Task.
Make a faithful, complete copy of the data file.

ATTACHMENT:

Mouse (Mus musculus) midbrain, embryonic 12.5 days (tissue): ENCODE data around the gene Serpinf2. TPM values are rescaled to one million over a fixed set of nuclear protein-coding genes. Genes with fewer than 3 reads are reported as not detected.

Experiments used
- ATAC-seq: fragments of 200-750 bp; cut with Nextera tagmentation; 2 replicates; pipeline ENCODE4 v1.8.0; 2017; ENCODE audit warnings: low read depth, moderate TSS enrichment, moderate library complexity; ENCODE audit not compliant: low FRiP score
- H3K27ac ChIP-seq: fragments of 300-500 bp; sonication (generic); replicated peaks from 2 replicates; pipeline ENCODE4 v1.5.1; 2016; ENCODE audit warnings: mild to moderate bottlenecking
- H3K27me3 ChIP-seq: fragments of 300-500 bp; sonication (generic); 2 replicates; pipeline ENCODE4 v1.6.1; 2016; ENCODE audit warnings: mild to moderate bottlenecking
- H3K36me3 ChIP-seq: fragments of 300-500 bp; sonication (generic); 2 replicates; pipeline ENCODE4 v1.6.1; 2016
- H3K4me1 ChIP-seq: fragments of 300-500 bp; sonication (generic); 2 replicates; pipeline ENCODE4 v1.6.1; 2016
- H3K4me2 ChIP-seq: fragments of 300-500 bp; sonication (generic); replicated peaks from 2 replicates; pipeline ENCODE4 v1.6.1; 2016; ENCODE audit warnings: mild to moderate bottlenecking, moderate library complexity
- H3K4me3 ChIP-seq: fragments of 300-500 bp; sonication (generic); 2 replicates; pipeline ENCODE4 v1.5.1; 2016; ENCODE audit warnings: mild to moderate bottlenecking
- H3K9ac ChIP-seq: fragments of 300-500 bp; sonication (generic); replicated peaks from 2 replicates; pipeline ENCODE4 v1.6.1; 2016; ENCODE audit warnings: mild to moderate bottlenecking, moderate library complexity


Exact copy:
Mouse (Mus musculus) midbrain, embryonic 12.5 days (tissue): ENCODE data around the gene Serpinf2. TPM values are rescaled to one million over a fixed set of nuclear protein-coding genes. Genes with fewer than 3 reads are reported as not detected.

Experiments used
- ATAC-seq: fragments of 200-750 bp; cut with Nextera tagmentation; 2 replicates; pipeline ENCODE4 v1.8.0; 2017; ENCODE audit warnings: low read depth, moderate TSS enrichment, moderate library complexity; ENCODE audit not compliant: low FRiP score
- H3K27ac ChIP-seq: fragments of 300-500 bp; sonication (generic); replicated peaks from 2 replicates; pipeline ENCODE4 v1.5.1; 2016; ENCODE audit warnings: mild to moderate bottlenecking
- H3K27me3 ChIP-seq: fragments of 300-500 bp; sonication (generic); 2 replicates; pipeline ENCODE4 v1.6.1; 2016; ENCODE audit warnings: mild to moderate bottlenecking
- H3K36me3 ChIP-seq: fragments of 300-500 bp; sonication (generic); 2 replicates; pipeline ENCODE4 v1.6.1; 2016
- H3K4me1 ChIP-seq: fragments of 300-500 bp; sonication (generic); 2 replicates; pipeline ENCODE4 v1.6.1; 2016
- H3K4me2 ChIP-seq: fragments of 300-500 bp; sonication (generic); replicated peaks from 2 replicates; pipeline ENCODE4 v1.6.1; 2016; ENCODE audit warnings: mild to moderate bottlenecking, moderate library complexity
- H3K4me3 ChIP-seq: fragments of 300-500 bp; sonication (generic); 2 replicates; pipeline ENCODE4 v1.5.1; 2016; ENCODE audit warnings: mild to moderate bottlenecking
- H3K9ac ChIP-seq: fragments of 300-500 bp; sonication (generic); replicated peaks from 2 replicates; pipeline ENCODE4 v1.6.1; 2016; ENCODE audit warnings: mild to moderate bottlenecking, moderate library complexity